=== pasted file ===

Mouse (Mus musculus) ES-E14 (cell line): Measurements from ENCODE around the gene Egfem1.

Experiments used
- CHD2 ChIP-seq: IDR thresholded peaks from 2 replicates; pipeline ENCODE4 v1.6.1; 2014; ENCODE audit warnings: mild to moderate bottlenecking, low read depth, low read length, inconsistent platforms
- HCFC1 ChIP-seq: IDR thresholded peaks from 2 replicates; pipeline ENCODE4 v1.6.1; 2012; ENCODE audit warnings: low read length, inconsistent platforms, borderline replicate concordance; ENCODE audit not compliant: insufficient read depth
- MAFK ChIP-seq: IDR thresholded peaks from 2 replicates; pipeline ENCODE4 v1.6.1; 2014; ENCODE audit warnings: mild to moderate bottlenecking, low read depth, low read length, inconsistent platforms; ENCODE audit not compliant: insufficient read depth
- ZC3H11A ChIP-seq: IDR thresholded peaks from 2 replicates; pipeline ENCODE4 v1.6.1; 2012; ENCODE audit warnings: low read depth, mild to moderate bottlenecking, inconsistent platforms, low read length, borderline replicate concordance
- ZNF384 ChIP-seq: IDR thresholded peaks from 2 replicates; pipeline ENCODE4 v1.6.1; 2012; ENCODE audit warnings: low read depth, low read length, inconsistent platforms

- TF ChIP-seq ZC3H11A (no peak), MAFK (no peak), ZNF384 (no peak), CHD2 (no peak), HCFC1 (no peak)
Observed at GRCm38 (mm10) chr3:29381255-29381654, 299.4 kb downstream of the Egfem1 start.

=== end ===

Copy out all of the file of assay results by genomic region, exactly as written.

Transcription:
Mouse (Mus musculus) ES-E14 (cell line): Measurements from ENCODE around the gene Egfem1.

Experiments used
- CHD2 ChIP-seq: IDR thresholded peaks from 2 replicates; pipeline ENCODE4 v1.6.1; 2014; ENCODE audit warnings: mild to moderate bottlenecking, low read depth, low read length, inconsistent platforms
- HCFC1 ChIP-seq: IDR thresholded peaks from 2 replicates; pipeline ENCODE4 v1.6.1; 2012; ENCODE audit warnings: low read length, inconsistent platforms, borderline replicate concordance; ENCODE audit not compliant: insufficient read depth
- MAFK ChIP-seq: IDR thresholded peaks from 2 replicates; pipeline ENCODE4 v1.6.1; 2014; ENCODE audit warnings: mild to moderate bottlenecking, low read depth, low read length, inconsistent platforms; ENCODE audit not compliant: insufficient read depth
- ZC3H11A ChIP-seq: IDR thresholded peaks from 2 replicates; pipeline ENCODE4 v1.6.1; 2012; ENCODE audit warnings: low read depth, mild to moderate bottlenecking, inconsistent platforms, low read length, borderline replicate concordance
- ZNF384 ChIP-seq: IDR thresholded peaks from 2 replicates; pipeline ENCODE4 v1.6.1; 2012; ENCODE audit warnings: low read depth, low read length, inconsistent platforms

- TF ChIP-seq ZC3H11A (no peak), MAFK (no peak), ZNF384 (no peak), CHD2 (no peak), HCFC1 (no peak)
Observed at GRCm38 (mm10) chr3:29381255-29381654, 299.4 kb downstream of the Egfem1 start.